Critical Theory

02-06-2021Fr. John LettersFr. John Bonavitacola

Dear Friends,

One of the drivers that has been framing our country’s current discussion on race is Critical Race Theory (CRT). If you’ve noticed that the talk about racial justice doesn't sound much like Dr. King’s teachings on moving towards a society where content of one’s character is the measure of judgement and that the power of non-violence best disarms oppression, that’s because CRT frames the issue and the solution very differently.

Critical Theory in general can be applied to any number of issues or topics. Marx applied it to class. For Marx, every issue, every cause of discrimination, oppression or injustice was caused by a society’s class structure. You can take the idea of class and substitute race, gender, sexual orientation and you get Gender Theory, Queer Theory and Critical Race Theory. Critical Theory in general can yield some insights into the cause and context of power imbalances in a society or in relationships. Its weakness is that it really doesn't offer much of a lasting solution other than constant struggle.

Critical Theory can yield a better understanding of how privilege and power work in a society. Let’s use the example of school choice. Some parents in our society chose to open and operate their own schools completely separate from the control of the local school district. These parents choose the type of education, curriculum and disciple that their children will be taught under. These parents also operate and maintain these private schools. Critical Theory would examine that and conclude that these parents have the privilege and power to do so while other parents lack that same privilege and power. Critical Theory would also help identify why some parents have the power and privilege to open and maintain their own school separate from control of the local school district. It might be because of their socio-economic status, race, gender or sexual orientation which confers on them certain privilege and power. And that creates an imbalance or oppression in a society.

So, what is the solution? Here is where I think the difference between MLK’s approach and CRT’s approach is most apparent. CRT would say that the power and privilege of parents who open private schools should be dismantled since they have an unfair advantage over other parents. Parents who lack this power and privilege are oppressed when it comes to making the same choice for their children. MLK’s vision would suggest empowering those parents who lack the power and privilege to open their own schools and raise them up to the same level of the other parents. This could be done by offering school choice, vouchers, tax credits etc. so that all parents have the same power and privilege to education their children as they choose.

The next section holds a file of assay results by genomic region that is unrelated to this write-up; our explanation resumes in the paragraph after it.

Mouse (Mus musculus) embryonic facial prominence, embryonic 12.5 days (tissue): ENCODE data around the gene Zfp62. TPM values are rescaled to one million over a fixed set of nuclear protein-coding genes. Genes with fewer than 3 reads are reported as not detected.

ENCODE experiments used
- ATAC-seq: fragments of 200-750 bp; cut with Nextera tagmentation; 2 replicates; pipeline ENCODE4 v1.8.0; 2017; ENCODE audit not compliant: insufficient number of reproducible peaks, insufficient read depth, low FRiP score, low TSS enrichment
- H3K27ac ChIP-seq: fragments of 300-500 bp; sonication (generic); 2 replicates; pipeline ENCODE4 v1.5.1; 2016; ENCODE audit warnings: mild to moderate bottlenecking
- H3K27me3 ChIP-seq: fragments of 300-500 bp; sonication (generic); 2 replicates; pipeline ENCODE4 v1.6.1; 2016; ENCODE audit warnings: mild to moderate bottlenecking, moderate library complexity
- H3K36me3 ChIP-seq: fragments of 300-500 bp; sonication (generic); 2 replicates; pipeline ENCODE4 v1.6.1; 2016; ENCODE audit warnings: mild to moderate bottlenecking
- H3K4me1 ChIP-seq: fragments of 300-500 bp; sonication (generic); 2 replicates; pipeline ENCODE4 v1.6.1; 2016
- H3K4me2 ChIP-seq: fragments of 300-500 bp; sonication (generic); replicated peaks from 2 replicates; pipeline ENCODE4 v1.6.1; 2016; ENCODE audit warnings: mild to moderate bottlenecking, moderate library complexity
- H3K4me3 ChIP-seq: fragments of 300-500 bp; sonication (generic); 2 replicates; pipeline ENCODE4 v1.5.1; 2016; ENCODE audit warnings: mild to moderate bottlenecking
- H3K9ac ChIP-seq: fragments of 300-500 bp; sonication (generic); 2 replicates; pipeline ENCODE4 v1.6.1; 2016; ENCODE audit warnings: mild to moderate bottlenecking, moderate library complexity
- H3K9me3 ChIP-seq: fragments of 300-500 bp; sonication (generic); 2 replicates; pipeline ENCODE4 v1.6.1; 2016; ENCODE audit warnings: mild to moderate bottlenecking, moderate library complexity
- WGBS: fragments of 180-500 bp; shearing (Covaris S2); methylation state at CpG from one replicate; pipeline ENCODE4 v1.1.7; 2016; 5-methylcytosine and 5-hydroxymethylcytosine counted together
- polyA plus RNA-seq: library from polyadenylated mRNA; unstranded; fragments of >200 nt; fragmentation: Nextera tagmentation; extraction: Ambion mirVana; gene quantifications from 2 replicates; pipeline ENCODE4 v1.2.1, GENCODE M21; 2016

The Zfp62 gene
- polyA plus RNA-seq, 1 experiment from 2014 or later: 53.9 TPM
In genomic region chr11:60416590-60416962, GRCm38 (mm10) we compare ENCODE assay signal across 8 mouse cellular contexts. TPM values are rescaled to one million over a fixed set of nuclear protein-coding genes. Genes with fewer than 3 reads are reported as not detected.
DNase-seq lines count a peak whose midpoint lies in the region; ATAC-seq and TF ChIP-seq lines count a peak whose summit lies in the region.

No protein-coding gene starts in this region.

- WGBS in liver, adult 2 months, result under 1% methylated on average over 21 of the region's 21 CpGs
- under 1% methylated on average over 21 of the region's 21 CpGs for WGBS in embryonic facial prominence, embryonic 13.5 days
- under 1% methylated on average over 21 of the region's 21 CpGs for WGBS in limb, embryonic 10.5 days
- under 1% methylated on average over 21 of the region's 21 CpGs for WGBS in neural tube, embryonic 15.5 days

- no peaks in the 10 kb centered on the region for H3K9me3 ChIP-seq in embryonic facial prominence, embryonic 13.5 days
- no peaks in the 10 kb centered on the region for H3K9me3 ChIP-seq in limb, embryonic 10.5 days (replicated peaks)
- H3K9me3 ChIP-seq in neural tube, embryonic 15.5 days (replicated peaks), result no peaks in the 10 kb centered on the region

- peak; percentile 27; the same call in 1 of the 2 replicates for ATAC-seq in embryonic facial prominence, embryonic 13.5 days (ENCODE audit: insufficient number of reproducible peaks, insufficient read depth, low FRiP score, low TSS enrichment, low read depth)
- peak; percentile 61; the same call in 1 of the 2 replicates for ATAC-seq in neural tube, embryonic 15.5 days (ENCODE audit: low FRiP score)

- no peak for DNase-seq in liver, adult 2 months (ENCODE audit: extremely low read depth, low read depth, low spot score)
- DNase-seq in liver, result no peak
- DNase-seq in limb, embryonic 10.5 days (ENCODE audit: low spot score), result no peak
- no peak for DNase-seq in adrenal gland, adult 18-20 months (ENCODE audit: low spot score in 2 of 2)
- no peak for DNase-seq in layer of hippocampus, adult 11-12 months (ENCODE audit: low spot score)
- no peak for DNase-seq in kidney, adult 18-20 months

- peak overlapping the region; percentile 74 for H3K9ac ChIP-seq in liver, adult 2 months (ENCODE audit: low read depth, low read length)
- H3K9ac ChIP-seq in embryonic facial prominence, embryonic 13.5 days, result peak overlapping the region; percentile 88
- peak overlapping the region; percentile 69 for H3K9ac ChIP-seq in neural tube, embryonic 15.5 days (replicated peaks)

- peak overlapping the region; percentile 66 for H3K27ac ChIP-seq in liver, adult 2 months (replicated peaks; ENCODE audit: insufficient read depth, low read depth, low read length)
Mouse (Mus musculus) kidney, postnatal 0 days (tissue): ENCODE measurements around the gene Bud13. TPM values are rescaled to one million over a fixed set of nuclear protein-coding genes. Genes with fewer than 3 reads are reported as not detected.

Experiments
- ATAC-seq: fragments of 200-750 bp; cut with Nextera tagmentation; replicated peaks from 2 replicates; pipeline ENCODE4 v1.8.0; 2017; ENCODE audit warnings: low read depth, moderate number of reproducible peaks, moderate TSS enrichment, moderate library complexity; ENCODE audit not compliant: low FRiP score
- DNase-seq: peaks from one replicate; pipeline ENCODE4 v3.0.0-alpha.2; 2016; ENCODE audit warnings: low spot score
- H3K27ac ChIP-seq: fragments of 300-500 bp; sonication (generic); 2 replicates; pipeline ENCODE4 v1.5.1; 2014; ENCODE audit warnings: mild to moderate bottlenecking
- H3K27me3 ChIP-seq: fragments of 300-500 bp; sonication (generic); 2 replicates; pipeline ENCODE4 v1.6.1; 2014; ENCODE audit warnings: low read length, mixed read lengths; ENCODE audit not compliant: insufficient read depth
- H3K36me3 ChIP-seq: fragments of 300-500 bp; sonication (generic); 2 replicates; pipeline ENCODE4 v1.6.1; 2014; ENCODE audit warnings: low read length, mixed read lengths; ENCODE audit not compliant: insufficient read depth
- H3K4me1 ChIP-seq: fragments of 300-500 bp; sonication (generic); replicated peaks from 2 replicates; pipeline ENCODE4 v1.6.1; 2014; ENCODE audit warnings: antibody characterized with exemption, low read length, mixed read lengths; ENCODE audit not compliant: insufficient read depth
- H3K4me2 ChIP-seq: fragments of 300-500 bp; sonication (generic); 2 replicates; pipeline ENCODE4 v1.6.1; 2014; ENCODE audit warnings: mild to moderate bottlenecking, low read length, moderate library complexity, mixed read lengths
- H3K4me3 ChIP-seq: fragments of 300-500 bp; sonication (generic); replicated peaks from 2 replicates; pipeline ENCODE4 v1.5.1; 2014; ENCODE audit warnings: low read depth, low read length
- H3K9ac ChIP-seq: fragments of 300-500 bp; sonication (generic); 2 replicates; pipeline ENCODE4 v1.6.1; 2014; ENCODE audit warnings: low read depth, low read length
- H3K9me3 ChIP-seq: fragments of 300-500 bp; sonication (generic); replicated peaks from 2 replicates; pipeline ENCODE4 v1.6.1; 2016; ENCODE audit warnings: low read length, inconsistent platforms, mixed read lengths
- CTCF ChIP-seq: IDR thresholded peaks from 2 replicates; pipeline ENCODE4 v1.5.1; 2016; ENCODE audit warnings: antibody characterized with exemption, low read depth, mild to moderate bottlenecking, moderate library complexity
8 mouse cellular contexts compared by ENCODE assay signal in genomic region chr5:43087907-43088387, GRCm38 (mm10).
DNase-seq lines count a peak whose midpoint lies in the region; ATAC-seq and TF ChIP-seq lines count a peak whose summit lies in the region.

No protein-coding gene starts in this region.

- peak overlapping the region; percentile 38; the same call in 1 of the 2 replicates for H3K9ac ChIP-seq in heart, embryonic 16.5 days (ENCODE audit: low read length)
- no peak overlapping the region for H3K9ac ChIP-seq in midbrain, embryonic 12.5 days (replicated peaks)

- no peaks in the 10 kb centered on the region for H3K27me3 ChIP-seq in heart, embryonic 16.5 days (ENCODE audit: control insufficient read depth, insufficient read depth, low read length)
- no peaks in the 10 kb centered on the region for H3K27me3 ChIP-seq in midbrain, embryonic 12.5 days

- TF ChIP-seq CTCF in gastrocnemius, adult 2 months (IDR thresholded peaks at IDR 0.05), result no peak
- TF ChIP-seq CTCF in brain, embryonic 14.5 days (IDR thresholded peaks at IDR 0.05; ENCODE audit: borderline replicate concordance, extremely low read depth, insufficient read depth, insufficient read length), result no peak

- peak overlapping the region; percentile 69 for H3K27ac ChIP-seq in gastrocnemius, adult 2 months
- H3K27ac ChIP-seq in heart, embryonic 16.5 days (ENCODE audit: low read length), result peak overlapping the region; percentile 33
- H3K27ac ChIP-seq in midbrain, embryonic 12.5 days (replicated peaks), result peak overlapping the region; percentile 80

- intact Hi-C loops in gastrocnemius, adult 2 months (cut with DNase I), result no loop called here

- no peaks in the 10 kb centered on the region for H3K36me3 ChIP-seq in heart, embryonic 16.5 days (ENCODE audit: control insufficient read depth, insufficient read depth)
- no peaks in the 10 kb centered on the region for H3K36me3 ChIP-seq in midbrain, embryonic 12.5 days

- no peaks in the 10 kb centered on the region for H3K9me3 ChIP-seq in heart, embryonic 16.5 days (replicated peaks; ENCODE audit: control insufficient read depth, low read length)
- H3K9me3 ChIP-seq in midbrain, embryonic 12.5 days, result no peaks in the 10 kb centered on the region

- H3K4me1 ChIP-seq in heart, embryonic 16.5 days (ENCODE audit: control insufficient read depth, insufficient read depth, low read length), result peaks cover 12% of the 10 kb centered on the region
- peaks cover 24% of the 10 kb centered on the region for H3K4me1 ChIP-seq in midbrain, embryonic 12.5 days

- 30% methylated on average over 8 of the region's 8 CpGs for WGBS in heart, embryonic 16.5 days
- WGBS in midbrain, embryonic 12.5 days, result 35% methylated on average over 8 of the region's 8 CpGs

If words like white supremacy, white guilt, white privilege, equity (as opposed to equality), antiracism, white fragility seem new to you, it is because they come right from CRT. CRT was developed in the 1970’s primarily as a legal theory. It starts with the premise that the US is rooted in white supremacy and that this white supremacy is written into the Law. This inherent racism is considered the explanation and cause for any disparity in outcome, such as why incarceration rates are higher for minorities. As a legal theory it sought to address the more subtle forms of racism that the Civil Rights Act did not address.

The challenge however is that while we must constantly examine the law and should change the law so that all forms of racial and unjust discrimination are eliminated and enforce the law against unjust discrimination, ultimately racism lives in the human heart. Critical Race Theory addresses the structures that keep racism going but unlike Christianity it does not address the ultimate root cause of racism.

In 1958, Rev. King wrote: “Along the way of life, someone must have the sense enough and the morality enough to cut off the chain of hate. This can only be done by projecting the ethics of love to the center of our lives.”

In the end, while CRT can offer helpful insight into the causes and context of racial discrimination as well as injustice in general, only Dr. King’s vision can offer a lasting solution to what ails the human condition.